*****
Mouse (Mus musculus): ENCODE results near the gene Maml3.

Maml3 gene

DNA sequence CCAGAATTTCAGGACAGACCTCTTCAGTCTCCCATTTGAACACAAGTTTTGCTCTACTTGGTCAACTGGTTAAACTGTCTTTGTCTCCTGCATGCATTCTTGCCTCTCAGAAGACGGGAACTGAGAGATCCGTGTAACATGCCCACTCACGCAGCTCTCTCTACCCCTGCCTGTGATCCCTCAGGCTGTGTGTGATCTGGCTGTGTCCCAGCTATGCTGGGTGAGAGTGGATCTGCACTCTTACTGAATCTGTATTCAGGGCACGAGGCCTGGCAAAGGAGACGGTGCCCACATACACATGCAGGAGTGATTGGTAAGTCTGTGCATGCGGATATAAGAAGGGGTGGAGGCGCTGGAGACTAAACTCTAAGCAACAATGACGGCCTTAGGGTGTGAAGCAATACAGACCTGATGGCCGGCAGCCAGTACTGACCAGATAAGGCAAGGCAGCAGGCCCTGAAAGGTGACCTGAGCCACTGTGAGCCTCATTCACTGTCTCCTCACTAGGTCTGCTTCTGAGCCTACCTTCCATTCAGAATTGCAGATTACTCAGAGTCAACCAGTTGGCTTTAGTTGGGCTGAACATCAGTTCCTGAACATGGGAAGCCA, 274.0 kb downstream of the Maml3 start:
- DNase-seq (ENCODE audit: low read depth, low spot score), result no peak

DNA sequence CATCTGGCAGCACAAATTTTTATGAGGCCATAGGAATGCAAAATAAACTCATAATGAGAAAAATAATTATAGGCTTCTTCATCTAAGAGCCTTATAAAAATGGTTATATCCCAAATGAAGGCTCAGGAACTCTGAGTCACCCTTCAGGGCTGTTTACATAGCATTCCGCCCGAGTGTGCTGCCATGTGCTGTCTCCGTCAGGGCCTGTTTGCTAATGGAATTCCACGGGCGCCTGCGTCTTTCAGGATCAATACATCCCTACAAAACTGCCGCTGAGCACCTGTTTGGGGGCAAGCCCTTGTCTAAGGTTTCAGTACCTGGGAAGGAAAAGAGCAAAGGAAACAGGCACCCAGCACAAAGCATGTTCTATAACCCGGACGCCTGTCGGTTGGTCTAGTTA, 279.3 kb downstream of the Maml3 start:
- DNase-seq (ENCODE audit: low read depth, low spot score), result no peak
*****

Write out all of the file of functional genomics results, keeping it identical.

Mouse (Mus musculus): ENCODE results near the gene Maml3.

Maml3 gene

DNA sequence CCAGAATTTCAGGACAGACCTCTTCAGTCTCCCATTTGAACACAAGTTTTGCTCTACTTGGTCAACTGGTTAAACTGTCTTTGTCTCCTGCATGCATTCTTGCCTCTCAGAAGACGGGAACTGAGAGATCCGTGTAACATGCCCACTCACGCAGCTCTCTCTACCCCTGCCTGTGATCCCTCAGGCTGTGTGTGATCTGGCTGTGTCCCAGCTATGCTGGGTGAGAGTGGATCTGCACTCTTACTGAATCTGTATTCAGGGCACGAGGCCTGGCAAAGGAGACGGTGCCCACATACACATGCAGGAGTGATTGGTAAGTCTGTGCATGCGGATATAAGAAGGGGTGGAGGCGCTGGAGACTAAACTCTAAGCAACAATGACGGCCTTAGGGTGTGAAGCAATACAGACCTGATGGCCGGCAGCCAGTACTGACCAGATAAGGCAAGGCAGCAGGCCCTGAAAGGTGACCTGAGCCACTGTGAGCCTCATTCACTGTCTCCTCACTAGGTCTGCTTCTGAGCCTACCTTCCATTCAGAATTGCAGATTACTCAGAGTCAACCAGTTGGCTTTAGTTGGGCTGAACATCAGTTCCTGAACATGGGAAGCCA, 274.0 kb downstream of the Maml3 start:
- DNase-seq (ENCODE audit: low read depth, low spot score), result no peak

DNA sequence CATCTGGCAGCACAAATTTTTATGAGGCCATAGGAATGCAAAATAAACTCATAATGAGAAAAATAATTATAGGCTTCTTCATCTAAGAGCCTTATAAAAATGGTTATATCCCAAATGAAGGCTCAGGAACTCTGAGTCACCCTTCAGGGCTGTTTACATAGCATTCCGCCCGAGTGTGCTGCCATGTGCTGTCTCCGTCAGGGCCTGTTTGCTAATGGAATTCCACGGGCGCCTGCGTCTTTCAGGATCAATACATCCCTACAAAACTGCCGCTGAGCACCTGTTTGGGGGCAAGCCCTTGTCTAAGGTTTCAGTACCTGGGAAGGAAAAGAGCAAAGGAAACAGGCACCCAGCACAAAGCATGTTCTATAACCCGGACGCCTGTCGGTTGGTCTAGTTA, 279.3 kb downstream of the Maml3 start:
- DNase-seq (ENCODE audit: low read depth, low spot score), result no peak